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IRS Updates FATCA FAQs, Addresses January Temporary Regulations

On April 6, 2017, the Internal Revenue Service (IRS) added three new frequently asked questions to its Foreign Account Tax Compliance Act (“FATCA”) compliance page, which is available only online.[1] These additional FAQs clarify recent temporary regulations (the “Temporary Regulations”) requiring that a beneficial owner withholding certificate contain a foreign taxpayer identification number (“TIN”) and, in the case of an individual beneficial owner, such individual beneficial owner’s date of birth.[2] The FAQs provide temporary relief for calendar year 2017, describing less stringent requirements that are effective through December, 2017.

FATCA is intended to prevent U.S. taxpayers from evading U.S. income taxation on offshore investments and assets, in part by penalizing certain foreign entities that do not report a variety of identifying information about their U.S. shareholders or investors to relevant tax authorities, including the IRS. Although the FATCA statute was enacted in 2010, the principal regulations implementing FATCA went into effect on July 1, 2014. Since the effective date of those initial and voluminous regulations, the IRS has released substantial additional regulatory and other guidance about how foreign entities, withholding agents and U.S. persons must comply with the FATCA reporting and certification requirements. On January 6, 2017, the IRS released the Temporary Regulations, which require (among other things) a withholding certificate contain a beneficial owner’s foreign TIN and a beneficial owner that is an individual’s (i.e., a natural person) date of birth. The new IRS FAQs, posted as questions 20-22 of the “General Compliance” section, address the effective time and operation of these portions of the Temporary Regulations.

Question 20 provides that a withholding agent must collect a foreign TIN in two situations. A foreign TIN must be collected where a foreign person is claiming a reduced rate of withholding on income for which a TIN generally is required under an income tax treaty,[3] and a U.S. TIN is not already provided. A foreign TIN also must be collected where the withholding agent is an FFI and the foreign person is an account holder of a financial account that is maintained at a U.S. branch or office of that withholding agent.

Question 21 provides temporary relief from the new requirement of providing a foreign TIN for calendar year 2017 in the absence of the withholding agent’s actual knowledge that the beneficial owner has a foreign TIN. Withholding agents must collect and report the date of birth for individual owners that are beneficial owners on withholding certificates collected on or after January 1, 2017.[4]  Question 21 clarifies that, for calendar year 2017 only, the withholding agent may also obtain the date of birth from its own files if the withholding agent already has access to that information.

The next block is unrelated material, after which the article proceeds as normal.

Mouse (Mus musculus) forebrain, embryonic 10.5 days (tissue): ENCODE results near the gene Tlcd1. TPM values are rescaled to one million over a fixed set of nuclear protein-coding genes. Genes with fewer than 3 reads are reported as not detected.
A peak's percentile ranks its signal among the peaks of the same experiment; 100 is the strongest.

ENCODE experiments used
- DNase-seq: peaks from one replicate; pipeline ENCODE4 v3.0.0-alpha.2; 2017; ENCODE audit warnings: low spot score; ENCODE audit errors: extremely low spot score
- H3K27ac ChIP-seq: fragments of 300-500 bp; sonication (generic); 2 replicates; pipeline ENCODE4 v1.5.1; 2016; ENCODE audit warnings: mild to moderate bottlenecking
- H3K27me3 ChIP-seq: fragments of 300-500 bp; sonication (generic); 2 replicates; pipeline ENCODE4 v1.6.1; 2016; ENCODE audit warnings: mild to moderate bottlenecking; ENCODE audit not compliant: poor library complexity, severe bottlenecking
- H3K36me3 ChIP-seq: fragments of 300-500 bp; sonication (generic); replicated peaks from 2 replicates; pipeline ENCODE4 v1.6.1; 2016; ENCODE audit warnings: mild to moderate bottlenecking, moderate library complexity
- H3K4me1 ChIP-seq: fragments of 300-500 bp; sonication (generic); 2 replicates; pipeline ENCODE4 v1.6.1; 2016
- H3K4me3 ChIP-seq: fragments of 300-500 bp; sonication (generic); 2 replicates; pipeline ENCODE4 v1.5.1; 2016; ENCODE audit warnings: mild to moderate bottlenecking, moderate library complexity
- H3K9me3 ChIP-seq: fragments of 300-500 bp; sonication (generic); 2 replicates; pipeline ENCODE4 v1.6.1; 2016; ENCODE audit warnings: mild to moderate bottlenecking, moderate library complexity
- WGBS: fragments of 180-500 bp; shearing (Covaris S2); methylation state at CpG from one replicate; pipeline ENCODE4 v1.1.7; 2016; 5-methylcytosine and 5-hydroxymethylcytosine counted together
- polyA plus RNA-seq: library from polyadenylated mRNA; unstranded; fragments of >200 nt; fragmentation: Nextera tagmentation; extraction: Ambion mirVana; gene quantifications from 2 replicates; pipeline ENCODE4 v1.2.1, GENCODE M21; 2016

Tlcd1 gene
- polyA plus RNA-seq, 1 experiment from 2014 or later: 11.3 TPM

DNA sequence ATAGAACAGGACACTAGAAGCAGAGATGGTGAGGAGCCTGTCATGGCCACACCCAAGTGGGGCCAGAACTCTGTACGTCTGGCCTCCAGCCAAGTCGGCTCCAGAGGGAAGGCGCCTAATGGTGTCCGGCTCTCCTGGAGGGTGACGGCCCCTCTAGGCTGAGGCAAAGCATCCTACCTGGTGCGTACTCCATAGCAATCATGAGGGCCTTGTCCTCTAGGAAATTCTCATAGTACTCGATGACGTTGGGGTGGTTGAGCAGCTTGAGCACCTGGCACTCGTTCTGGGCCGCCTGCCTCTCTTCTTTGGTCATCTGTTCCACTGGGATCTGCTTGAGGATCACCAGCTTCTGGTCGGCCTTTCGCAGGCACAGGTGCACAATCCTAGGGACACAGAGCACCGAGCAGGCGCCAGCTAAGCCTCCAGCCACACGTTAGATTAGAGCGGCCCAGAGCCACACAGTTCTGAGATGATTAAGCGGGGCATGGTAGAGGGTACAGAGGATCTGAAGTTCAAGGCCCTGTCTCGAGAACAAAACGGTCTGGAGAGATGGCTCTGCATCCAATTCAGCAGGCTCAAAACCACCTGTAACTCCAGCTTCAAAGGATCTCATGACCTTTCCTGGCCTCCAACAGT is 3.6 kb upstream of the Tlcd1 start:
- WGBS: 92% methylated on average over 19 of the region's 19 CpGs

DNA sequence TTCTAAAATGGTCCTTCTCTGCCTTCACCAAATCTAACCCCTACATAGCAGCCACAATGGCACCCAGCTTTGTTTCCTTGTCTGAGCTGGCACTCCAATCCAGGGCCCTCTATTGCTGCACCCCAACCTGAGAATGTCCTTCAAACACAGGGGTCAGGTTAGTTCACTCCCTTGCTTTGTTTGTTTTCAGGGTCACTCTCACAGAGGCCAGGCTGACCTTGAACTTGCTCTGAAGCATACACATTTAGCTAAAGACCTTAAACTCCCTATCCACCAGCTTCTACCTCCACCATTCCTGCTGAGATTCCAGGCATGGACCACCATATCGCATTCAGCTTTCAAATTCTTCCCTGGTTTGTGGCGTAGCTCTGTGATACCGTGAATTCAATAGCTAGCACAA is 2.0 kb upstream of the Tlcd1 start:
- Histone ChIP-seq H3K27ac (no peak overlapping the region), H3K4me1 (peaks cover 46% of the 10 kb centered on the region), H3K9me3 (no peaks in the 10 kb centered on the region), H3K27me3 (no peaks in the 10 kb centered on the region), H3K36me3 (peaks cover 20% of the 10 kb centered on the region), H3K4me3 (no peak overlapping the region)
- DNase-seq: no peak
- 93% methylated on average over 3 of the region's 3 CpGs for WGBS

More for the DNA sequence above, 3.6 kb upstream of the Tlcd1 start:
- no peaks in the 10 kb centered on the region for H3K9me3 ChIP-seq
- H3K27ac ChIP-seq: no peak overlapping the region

Question 22 provides that a withholding agent may obtain the foreign TIN of a foreign beneficial owner or the reasonable explanation for the absence of a foreign TIN through a written statement provided by such beneficial owner. The written statement may be provided by email.

These new requirements impose a significant burden on certain foreign entities that are unable to obtain by the relevant deadlines the foreign TIN or, in the case of an individual, date of birth of beneficial owners that are substantial owners of such foreign entities. Covered foreign entities that fail to comply with the new requirements could be subject to FATCA withholding of 30% on payments from U.S. sources. Foreign entities that must provide beneficial owner certifications under FATCA therefore must take steps to ensure that they are meeting their legal obligations under the Temporary Regulations as clarified by the new FAQs.


[1] See https://www.irs.gov/businesses/corporations/frequently-asked-questions-faqs-fatca-compliance-legal#GeneralQ20. “FATCA” is the common name for the withholding and information reporting regime codified at Sections 1471-1474 of the U.S Internal Revenue Code of 1986, as amended (the “Code”). FATCA generally requires foreign financial institutions (“FFIs”) and certain other foreign entities to undertake diligence to identify U.S. accounts, and report certain information to the IRS with respect to such U.S. accounts, or suffer 30% U.S. withholding on certain U.S. source “withholdable payments” and on foreign “passthru” payments that such foreign entities receive.

[2] Temp. Treas. Regs. Sec. 1.1441-1T(e)(2)(ii)(B).

[3] See Treas. Reg. Sec. 1.1441-6.

[4] See Temp. Treas. Reg. Sec. 1.1441-1T(e)(2)(ii)(B), first sentence.

 

© 2021 Proskauer Rose LLP. National Law Review, Volume VII, Number 116
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About this Author

Martine Seiden Agatston, Proskauer Law Firm, Tax Attorney
Associate

Martine Seiden Agatston is an associate in the Tax Department.

212-969-3313
Martin T Hamilton, Tax Attorney, Proskauer Rose Law Firm
Partner

Martin T. Hamilton is a Partner in the Tax Department, resident in the New York office. He primarily handles U.S. corporate, partnership and international tax matters.

212.969.3964
Amanda Nussbaum, Tax Attorney, Proskauer Rose Law Firm
Partner

Amanda H. Nussbaum is a Partner in the Tax Department and also is a member of the Private Investment Funds Group. Her practice concentrates on planning for and the structuring of domestic and international private investment funds, including venture capital, buyout, real estate and hedge funds, as well as advising those funds on investment activities and operational issues. She also represents many types of investors, including tax-exempt and non-U.S. investors, with their investments in private investment funds.

212-969-3642
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